Progressive Rock Band, Atsuko Chiba, Drops ‘Water, It Feels Like It’s Growing’ LP Album
Psychedelic rock group and Montreal-based band, Atsuko Chiba, has just released their six-song LP titled, Water, It Feels Like It’s Growing via Mothland. The five-member band experimented for months with their musical engineering to produce the album in their self-built studio, Room 11. Without further adieu, we’ll get right into our review of Atsuko Chiba’s diverse soundscape range and unique vocals.
Their first track begins with a solid minute of instrumentals and is titled, “Sunbath.” Most of the band’s instrumentals include drums and electric guitar throughout the LP, though they also surprise you with other subtle instruments. The distant and vague vocals blend into the atmosphere of smooth vibrations and musical indivisibility during this song – ultimately creating six and a half minutes of journeying into an interesting and unique realm of tranquility.
Atsuko Chiba’s next song “So Much For” is much different than their first – with more drumming, more vocals, and more diversity, though there are still fluid transitions. “So Much For” has compelling stand-out guitar solos as well as a two-minute-long intense instrumental of electric guitar, drums, and even the trumpet.
The third track, “Shook (I’m Often)” has an official music video, strictly focusing on abstract textures and materials that make you question their premise. The vocals aren’t easily discernible, often echoing and dragging into the distance, though it seems purposeful in contributing to their seamless fusion of lyric and song. Compared to their previous two, “Shook (I’m Often)” is more of a melancholy mixture of melodies.
“Seeds” is the longest song on the LP and also has an official music video. The music video is shot like a cinematic movie or documentary of some sort, though it only shows a woman in the forest, under a bypass, or in a body of water with a nude-colored top and bottom – abstractly dancing to the music. This song is much slower than the others with far less drums and mostly electric guitar and piano. The last thirty seconds of the track takes a turn to be unsettling and ominous, almost reflecting the instrumentals of a horror movie. Out of curiosity, let us know in the comments your interpretation of the music, lyrics, and official video of “Seeds.”
Ironically, Atsuko Chiba’s next song is significantly shorter than their previous five to six minute long tracks, at two minutes and 46 seconds, titled “Link.” This song also has an official music video that’s animated and quite disturbing, with what seems to be a naked man covered with insects – almost zombie-like. Apart from the video, the song is more intense like “So Much For” and has their usual instrumentals of electric guitar and drums.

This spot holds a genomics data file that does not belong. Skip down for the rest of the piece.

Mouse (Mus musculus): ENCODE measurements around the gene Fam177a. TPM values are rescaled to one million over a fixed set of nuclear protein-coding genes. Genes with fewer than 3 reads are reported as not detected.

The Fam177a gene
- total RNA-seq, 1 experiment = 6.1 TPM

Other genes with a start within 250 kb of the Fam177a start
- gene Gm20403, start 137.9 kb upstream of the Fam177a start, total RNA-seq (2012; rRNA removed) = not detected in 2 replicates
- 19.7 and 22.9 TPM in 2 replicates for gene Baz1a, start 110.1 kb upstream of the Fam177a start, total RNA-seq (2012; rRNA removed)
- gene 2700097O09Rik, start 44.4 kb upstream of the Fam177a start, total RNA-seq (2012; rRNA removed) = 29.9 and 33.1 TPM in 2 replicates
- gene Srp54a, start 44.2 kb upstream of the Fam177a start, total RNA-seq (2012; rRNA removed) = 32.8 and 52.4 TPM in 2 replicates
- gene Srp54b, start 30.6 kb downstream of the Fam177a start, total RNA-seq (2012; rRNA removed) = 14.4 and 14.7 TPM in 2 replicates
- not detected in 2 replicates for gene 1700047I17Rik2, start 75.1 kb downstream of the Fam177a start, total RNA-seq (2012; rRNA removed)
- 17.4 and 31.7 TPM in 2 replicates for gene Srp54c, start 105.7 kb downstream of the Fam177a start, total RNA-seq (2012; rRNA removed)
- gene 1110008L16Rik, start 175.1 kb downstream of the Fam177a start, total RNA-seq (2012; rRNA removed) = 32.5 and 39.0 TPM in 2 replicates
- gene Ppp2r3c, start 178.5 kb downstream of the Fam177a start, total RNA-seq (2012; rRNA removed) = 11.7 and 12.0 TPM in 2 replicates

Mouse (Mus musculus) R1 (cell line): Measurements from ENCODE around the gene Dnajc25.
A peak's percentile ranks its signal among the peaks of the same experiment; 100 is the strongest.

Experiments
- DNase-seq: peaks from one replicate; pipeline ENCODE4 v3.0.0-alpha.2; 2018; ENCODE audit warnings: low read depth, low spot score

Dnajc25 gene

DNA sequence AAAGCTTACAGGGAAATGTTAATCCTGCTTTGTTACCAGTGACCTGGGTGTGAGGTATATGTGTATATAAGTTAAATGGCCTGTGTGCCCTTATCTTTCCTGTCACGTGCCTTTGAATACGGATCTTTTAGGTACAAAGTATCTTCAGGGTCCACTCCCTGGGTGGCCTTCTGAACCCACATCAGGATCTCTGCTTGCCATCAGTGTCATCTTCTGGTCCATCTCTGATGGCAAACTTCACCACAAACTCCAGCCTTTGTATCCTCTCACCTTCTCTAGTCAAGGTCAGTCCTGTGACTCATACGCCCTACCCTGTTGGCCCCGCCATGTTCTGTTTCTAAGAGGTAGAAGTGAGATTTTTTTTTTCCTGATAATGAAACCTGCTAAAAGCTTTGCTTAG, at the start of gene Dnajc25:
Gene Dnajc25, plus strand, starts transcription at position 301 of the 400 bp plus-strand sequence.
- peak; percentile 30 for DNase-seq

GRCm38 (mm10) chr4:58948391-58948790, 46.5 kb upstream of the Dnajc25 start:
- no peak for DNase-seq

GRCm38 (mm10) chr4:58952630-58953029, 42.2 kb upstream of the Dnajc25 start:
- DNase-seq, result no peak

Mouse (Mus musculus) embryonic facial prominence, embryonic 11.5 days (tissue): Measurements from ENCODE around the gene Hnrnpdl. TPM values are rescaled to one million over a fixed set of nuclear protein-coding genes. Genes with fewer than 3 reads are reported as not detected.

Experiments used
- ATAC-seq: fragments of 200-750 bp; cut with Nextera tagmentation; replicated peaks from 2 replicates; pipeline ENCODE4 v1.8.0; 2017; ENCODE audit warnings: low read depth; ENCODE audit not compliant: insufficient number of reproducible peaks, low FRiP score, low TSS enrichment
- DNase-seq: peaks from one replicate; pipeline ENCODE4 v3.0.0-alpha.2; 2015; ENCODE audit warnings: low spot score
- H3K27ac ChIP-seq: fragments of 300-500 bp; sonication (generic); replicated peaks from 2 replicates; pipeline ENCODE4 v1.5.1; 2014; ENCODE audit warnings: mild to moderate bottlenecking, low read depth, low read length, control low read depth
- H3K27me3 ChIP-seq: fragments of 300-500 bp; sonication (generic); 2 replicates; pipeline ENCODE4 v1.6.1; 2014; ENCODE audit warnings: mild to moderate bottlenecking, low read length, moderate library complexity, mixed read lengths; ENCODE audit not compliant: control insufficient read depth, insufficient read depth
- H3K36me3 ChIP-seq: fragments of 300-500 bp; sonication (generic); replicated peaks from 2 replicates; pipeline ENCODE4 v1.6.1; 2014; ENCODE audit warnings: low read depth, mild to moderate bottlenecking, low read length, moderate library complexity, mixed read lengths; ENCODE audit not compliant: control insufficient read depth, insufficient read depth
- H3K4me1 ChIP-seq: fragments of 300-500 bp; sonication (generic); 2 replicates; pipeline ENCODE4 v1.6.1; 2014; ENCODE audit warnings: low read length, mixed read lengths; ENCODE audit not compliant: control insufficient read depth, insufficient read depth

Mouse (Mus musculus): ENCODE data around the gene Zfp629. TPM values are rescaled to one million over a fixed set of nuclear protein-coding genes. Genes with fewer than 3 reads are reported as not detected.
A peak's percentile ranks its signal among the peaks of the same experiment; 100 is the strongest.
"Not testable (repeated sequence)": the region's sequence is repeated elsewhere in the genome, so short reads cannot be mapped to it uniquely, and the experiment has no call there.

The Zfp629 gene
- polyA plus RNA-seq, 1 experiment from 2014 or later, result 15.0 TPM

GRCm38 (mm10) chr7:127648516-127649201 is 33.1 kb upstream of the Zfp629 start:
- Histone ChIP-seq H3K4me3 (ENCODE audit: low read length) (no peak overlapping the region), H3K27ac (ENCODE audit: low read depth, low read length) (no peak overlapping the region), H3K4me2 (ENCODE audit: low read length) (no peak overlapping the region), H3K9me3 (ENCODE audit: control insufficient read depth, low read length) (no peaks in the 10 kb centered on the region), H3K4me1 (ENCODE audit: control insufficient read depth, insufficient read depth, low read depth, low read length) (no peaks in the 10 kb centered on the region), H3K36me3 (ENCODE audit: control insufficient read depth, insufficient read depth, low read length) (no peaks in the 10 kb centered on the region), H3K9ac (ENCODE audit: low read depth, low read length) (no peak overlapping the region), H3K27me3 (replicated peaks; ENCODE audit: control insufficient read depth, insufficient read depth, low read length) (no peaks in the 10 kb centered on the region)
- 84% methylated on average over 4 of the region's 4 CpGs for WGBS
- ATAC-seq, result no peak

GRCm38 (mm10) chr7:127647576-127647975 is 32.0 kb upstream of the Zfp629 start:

Atsuko Chiba end their album with the name of the LP, “Water, It Feels Like It’s Growing.” As the second longest song of the six tracks, it’s slower but still impactful with electric guitar and drums, as per Astuko Chiba’s style. There are minute-long instrumentals in this song as well, along with a piano appearance and more distinct vocals than the rest of the song on the LP.
If you listened to the album, you may initially be confused by Atsuko Chiba’s abstract lyrics and unique style. The Canadian band expounded upon their new LP by stating:
“We wanted the record to take the listener on a journey, each song being a moment. Because of that, we were less focused on traditional song structures… Instead, we gravitated towards creating musical experiences with a trajectory, equally comfortable with repeating an idea for 5 minutes as we were reacting to a past moment by forcing a sudden change. We were far more concerned with the evolution of a single part, rather than thinking of our songs as sections, parts or modules that needed to fit a certain mold or structure. Songs could simply be their own musical worlds. We were also influenced by musical genres that tend to be more repetitive such as electronic or drone music. We discussed topics such as drones, ragas, hypnotic rhythms, minimalism, spatial awareness, musicality through overall patience, trying a less-is-more approach, etcetera. This led to us five playing as an ensemble rather than as musicians with defined roles; we were all responsible for pushing forward the main idea.”
In other words, the Water, It Feels like It’s Growing LP is meant to be an audible journey of complex yet flowing music with obtuse ideas and creativity. They are clearly defining their own role in the music industry and it’s inspiring to see what Atsuko Chiba has come up with in their experimental and improvised rock sessions.
To hear more of Atsuko Chiba, you can find them on social media/listen to them on Spotify through the links below or see them live in Canada (dates below). Don’t forget to let us know what you think of their new LP by commenting on this article!
Tues Feb 14 – Québec, QC – Phoque Off 2023
Fri Feb 24 – Alma, QC – Café Du Clocher
Sat Feb 25 – Trois-rivières, QC – Café-Bar Zénob
Fri Mar 3 – Ottawa, ON – Dominion Tavern
Sat Mar 4 – Toronto, ON – Monarch Tavern
Fri Mar 10 – Montreal, QC – La Sala Rossa